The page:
prima facie true and correct." Id. But this has come to mean
different things depending on whether a "pure" question of fact
is at issue, or whether the question involves the application
of law to fact.
For "pure" questions of fact, the appropriate standard of
review is whether "they are contrary to the manifest weight of
the evidence."2 "Factual findings are against the manifest weight
of the evidence" where all "reasonable and unbiased persons would
agree it is clearly evident the administrative agency erred and
should have reached the opposite conclusion."3 Only if "the record
contains evidence supporting the agency's decision" should it
As opposed to a "fact" question, a question of mixed fact
and law involves "the examination of the legal effect of a given
set of facts . . ."5 The standard of review in the case of mixed
fact and law was recently discussed by the Illinois Supreme Court,
where they noted that if:
the issue presented cannot be accurately characterized as
either a pure question of fact or a pure question of law and,
therefore, will be treated as a mixed question, subject to an
intermediate standard of review. Under the clearly erroneous
standard, we give somewhat less deference to the agency than
we would if the decision related solely to a question of fact,
because the decision is based on fact-finding that is inseparable
from the application of law to fact.6
Bd. Of Educ. of Gibson City-Melvin-Sibley Community Unit
School v. The Illinois Property Tax Appeal Board, 2005 WL 293638
at *3 (Ill.App. 4 Dist.); See Hasco, Inc. v. Roche, 299 Ill.App.3d
118 at 126, 700 N.E.2d 765 at 773, 233 Ill.Dec. 240 at 245 (Sept.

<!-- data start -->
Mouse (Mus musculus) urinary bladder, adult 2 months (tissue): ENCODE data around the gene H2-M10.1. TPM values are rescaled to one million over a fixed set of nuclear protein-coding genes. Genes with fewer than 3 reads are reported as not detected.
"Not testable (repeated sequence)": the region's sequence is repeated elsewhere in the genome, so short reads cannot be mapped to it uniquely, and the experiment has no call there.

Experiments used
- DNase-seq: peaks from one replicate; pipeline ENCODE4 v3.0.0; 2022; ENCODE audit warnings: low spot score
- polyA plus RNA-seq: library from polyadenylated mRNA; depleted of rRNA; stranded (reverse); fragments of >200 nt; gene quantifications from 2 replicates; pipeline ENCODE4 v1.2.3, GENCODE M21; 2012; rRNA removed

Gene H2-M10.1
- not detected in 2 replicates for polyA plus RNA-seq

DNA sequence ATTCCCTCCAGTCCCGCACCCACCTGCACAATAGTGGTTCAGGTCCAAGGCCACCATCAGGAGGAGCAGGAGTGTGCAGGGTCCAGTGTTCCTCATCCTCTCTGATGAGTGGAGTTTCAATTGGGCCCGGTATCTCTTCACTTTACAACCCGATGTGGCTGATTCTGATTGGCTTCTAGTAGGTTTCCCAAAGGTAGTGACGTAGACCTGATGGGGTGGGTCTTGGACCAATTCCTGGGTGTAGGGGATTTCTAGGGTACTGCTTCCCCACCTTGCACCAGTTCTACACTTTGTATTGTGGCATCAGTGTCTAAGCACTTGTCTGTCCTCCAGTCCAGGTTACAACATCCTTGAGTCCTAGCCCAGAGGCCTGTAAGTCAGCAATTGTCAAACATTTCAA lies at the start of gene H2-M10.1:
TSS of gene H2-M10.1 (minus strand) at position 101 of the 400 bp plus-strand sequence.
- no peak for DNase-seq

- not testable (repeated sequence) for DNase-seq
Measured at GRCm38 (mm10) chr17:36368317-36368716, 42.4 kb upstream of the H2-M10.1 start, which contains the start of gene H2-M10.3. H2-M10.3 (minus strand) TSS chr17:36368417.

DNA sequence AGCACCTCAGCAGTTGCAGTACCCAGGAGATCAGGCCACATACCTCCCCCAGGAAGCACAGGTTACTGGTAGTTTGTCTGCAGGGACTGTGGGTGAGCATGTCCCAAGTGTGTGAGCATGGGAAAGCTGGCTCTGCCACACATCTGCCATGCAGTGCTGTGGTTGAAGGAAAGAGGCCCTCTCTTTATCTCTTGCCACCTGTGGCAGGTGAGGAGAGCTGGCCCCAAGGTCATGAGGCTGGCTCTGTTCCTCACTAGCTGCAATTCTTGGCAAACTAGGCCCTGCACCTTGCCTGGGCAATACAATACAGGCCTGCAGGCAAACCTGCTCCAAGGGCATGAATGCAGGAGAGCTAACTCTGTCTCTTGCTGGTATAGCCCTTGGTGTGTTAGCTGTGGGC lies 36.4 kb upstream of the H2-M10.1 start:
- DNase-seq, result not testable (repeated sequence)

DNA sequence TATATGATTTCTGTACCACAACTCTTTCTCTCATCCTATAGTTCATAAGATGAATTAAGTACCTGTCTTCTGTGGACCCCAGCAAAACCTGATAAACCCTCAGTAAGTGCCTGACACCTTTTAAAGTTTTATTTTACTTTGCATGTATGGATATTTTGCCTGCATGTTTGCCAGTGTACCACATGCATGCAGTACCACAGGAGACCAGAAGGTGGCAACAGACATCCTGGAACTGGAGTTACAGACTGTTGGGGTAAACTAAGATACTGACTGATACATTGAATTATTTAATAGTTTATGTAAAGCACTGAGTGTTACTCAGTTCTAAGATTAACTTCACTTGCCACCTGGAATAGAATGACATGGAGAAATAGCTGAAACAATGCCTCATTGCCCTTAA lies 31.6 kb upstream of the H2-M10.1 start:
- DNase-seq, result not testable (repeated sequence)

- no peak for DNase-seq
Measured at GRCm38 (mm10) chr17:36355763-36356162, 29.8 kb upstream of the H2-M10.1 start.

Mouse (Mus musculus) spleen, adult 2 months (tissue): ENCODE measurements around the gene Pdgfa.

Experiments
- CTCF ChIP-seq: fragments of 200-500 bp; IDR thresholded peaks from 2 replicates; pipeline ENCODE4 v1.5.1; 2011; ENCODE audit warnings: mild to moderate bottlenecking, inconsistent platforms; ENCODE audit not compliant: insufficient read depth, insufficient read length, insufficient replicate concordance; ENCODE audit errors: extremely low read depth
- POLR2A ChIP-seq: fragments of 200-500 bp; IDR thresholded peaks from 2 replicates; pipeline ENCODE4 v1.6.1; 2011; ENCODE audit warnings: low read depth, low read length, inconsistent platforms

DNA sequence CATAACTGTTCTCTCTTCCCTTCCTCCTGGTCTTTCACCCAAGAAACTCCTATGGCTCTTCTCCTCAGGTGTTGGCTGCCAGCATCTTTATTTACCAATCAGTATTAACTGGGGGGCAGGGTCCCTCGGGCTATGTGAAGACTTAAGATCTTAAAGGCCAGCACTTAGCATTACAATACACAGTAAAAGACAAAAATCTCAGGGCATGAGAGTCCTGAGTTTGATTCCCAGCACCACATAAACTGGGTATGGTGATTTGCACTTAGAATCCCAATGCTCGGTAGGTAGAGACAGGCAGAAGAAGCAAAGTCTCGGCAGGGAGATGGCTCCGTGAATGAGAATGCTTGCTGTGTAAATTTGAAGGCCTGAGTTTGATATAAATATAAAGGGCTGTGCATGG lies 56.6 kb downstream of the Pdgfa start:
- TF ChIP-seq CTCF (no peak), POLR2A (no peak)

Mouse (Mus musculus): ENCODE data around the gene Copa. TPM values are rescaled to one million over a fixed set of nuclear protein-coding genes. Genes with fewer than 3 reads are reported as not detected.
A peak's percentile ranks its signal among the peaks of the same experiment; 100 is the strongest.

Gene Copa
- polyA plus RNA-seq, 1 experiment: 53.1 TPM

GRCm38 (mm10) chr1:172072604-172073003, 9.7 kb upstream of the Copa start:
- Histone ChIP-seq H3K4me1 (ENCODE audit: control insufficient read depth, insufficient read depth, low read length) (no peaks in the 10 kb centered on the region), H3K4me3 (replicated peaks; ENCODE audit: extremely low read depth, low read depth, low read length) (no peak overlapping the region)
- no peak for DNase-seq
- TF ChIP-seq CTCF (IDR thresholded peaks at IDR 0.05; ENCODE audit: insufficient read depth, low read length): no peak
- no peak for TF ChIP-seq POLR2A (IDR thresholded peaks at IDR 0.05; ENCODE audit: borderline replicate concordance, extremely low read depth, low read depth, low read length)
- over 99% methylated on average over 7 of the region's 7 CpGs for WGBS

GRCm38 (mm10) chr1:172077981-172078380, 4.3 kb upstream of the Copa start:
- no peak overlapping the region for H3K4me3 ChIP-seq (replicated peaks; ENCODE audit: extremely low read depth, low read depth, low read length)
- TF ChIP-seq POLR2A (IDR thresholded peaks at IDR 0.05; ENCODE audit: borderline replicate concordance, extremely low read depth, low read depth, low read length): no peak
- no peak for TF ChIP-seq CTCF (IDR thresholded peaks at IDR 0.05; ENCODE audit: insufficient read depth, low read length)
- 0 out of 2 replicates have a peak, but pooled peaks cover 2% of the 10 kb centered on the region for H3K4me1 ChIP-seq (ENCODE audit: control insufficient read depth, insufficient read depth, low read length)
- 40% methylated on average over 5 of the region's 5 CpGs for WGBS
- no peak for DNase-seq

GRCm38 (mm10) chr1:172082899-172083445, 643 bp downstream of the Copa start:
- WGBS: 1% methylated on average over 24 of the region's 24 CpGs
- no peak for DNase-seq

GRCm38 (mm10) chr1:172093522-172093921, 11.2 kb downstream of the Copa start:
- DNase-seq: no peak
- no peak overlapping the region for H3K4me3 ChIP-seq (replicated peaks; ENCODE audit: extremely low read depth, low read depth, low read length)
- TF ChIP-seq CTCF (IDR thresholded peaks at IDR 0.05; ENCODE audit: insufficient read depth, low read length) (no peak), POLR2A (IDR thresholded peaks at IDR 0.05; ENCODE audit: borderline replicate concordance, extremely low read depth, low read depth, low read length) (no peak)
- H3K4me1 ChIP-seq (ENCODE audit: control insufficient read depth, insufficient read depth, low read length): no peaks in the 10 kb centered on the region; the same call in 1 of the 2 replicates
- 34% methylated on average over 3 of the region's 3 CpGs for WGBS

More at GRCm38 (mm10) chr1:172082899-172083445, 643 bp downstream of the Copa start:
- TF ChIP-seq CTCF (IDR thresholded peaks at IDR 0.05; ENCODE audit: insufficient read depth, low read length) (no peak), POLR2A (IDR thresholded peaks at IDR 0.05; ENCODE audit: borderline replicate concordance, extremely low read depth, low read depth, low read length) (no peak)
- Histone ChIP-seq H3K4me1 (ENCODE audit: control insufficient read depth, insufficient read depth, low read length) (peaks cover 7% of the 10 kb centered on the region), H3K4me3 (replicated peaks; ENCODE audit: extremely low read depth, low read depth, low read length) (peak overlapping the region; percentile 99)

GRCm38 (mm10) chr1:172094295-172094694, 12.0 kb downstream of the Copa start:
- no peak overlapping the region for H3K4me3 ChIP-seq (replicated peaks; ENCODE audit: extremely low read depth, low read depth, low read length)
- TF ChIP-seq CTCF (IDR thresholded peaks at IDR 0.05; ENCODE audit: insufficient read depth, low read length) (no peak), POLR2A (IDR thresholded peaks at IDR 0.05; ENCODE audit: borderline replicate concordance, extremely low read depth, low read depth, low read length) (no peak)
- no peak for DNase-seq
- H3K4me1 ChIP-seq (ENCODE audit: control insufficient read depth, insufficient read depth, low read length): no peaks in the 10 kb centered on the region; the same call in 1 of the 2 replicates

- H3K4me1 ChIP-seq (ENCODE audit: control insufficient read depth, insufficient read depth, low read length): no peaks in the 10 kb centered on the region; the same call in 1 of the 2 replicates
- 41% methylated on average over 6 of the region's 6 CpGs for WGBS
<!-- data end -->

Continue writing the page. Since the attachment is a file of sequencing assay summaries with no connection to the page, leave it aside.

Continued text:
11, 1998) (as the court was dealing with "pure questions of fact"
the court stated "our standard of review is whether the court's
decision is contrary to the manifest weight of the evidence.")
See La Salle Partners, Inc. v. Illinois Property Tax Appeal
Board, 269 Ill.App.3d 621, 632, 207 Ill.Dec. 101, 646 N.E.2d 935,
Abrahamson, 153 Ill.2d at 88, 180 Ill.Dec. 34, 606 N.E.2d
at 1117. Caterpillar, Inc v. Illinois Commerce Com'n, 348 Ill.App.3d
823 at 828, 283 Ill.Dec. 482, 485-86 (Ill.App. 1 Dist., 2004).
AFM Messenger Service, Inc. v. Department of Employment Security,
198 Ill.2d 380, 391, 261 Ill.Dec 302, 763 N.E.2d 272 (2001).
Carpetland U.S.A., Inc. v. Illinois Dept. of Employment Sec.,
201 Ill.2d 351, 369, 267 Ill.Dec. 29, 41 (Ill. 2002):
Under these circumstances, the Court noted, they would reverse
if, "after review of the entire record, we are 'left with the
definite and firm conviction that a mistake has been committed.'
The hearing judge made a number of findings below, some of
which are "pure" fact, but most of which involve application
of law to fact, that are against the manifest weight of the evidence
and/or otherwise clearly erroneous. These findings are central
to the issues in this case. They relate to the existence and
legitimacy of the Three Angels' board, whether certain persons
receive private benefit or inurement from Three Angels' operations,
whether Three Angels makes donations or gives away materials
and airtime, and whether its officers are actively engaged in
religious ministry. The conclusions reached by the hearing judge
on these topics are not supported by and, in a number of instances,
are directly contrary to the trial record and the manifest weight
of the evidence.
A. Issue of Inurement and Board Makeup.
The hearing judge mistakenly ruled that the evidence showed
that the only board members during 2000 and 2001 were persons
with the last name Shelton. DR par 8, fn 2. From this clearly
erroneous finding, the judge reaching the equally erroneous conclusion
that the company was not run by an independent board of directors,
but was operated as a closely held business for the personal
benefit of the Sheltons. DR 35-36. The Administrative Law Judge
reaches this erroneous conclusion based on the name of the four
individuals listed as the original incorporating directors on
the Three Angels' 1985 Articles of Incorporation, all of which
had the last name Shelton and listed the same address. Extraordinarily,
Id., quoting, AFM, 198 Ill.2d at 395, 261 Ill.Dec. 302,
763 N.E.2d 272, quoting United States v. United States Gypsum
Co., 333 U.S. 364, 395, 68 S.Ct. 525, 542, 92 L.Ed. 746, 766 (1948).